So friends, I love this. This was two and a half thousand years ago, and Socrates is pointing out that way back in ancient Athens, children could be pretty difficult at times. And he just spells it all out, tyrannizing their teachers. So, I think we have this wonderful view, don’t we, that maybe in ancient Greece or Victorian England, that students were just absolutely perfect and did exactly what they were told, and it’s not the case.
So, listen, a couple of thoughts. One is… you know, there’s a vast amount of stuff, isn’t there on behavioral management. But I think you really can never go past a genuine desire for good to happen to your students. Let me give you something on that.
So, when I did my second Masters program at the Pontifical Institute, one of the things that really was transformative for me was a symposium that we did on the concept of love. Now, love in our culture is highly sentimentalized, isn’t it? We think primarily of romantic love. We think of love as a feeling. But what we learned in this symposium was so transformative because it took us to the very deep roots of the understanding of love in sort of philosophy over many centuries.
And the deeper understanding of love is the desire to will the good of the other. It’s a very powerful concept. So we’ve sentimentalized love, we think of love as a feeling, but love is primarily an action. It’s a desire that good would happen to the other person. So we can say that we can love our students, which means what? That we can desire as a default setting that good things will happen to them. So, when we deal with difficult students, we’ve got to pray for this grace of a default setting of love.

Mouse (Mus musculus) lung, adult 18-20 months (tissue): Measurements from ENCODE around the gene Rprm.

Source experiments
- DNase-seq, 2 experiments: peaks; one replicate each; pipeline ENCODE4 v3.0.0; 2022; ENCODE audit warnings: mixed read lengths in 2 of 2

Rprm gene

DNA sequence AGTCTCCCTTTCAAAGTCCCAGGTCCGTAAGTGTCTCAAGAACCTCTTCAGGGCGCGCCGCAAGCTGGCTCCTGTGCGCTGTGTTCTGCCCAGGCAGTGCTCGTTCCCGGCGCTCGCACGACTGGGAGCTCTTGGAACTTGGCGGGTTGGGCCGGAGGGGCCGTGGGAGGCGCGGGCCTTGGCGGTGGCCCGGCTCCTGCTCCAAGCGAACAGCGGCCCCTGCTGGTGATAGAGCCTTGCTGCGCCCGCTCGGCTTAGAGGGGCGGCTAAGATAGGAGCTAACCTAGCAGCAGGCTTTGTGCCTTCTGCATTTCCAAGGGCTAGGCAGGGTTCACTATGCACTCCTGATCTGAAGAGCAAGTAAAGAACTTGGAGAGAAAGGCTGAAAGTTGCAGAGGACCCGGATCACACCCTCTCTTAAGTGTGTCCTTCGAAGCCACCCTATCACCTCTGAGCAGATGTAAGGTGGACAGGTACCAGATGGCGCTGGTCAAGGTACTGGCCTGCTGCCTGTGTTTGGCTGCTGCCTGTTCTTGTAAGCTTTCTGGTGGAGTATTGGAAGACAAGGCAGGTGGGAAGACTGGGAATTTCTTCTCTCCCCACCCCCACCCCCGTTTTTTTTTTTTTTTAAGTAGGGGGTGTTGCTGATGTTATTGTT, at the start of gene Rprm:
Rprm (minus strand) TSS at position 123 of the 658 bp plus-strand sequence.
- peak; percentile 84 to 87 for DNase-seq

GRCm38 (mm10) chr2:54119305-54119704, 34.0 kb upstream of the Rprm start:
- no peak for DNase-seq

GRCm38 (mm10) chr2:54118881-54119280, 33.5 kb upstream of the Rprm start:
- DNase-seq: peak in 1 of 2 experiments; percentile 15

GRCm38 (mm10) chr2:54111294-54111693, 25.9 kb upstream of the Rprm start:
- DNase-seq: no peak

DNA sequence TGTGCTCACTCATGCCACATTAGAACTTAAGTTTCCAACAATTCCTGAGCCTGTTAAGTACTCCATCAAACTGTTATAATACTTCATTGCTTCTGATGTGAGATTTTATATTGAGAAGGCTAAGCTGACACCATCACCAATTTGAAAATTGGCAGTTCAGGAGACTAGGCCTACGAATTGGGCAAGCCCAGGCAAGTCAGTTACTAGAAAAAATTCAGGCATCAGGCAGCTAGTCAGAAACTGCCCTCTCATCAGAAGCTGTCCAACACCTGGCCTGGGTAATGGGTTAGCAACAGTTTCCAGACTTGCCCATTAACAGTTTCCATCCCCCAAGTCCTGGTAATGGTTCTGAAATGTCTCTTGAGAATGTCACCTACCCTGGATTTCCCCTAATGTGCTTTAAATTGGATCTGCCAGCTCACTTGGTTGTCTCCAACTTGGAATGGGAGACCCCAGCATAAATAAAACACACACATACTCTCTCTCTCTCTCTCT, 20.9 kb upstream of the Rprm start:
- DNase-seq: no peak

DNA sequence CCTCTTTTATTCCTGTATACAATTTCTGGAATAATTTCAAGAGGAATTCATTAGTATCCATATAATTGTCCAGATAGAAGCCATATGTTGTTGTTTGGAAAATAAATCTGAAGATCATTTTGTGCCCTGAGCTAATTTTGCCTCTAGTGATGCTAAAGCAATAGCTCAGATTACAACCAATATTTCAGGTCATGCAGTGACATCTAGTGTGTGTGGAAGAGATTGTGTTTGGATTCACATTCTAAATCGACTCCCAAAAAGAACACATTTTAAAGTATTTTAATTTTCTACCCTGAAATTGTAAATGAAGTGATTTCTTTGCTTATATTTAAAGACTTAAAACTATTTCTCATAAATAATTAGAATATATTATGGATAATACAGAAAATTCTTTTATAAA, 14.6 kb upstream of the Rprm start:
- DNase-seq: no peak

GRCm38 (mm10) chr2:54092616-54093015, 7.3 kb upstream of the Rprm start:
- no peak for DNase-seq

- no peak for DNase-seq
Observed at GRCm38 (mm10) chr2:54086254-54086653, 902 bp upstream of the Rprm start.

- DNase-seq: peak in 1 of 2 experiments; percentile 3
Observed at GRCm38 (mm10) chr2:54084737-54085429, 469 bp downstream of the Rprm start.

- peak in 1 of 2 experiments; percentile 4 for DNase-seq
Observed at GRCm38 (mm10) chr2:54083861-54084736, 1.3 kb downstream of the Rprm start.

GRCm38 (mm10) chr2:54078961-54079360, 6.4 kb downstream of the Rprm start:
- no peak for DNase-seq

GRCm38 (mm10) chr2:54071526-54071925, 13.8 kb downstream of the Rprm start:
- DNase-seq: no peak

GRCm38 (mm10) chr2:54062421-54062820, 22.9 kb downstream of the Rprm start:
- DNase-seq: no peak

Now, that doesn’t mean that you have to like your students. Now, hopefully you do, at least the vast majority of them. But again, we’re human. We’re not going to like everybody, and the Bible doesn’t tell us to. And the magisterium of the church, it invites us to care for people, to be on good terms, to sort of… St. Paul would talk about being all things to all people so we can win them to Christ, but there’s no kind of… there’s no sin in finding some people challenging to love… to like, at least… but we can love everybody, at least to the degree that we can desire that good happens to them.
So I don’t know if that sounds too abstract for you. I’ve found over the years that as you move into this, this default setting of love, it’s, “Yes, you drive me crazy. Yes, I don’t like what you’re doing, but I love you. I desire that you would grow and that good things would happen to you.” Okay? So, let’s just keep that in mind as a default setting.
Now, all of this stuff is a question of grace. Why? Because if we just had to strive through in our own strength, it would be what we call Neo-Pelagianism… I often teach about this in teacher seminars as well, I love it. So Pelagius was a monk around the time of Augustine who believed that when Christ died on the cross, he had accomplished everything necessary for us to live perfectly. So, now, we understand in Catholic teaching that Christ’s death on the cross was salvific, right? It opened the way to heaven for us. It healed our sins, but we still have to work. We still have to cooperate with grace; whereas Pelagius was like, “No, it’s all there. You’ve just got to strive and just work really hard.”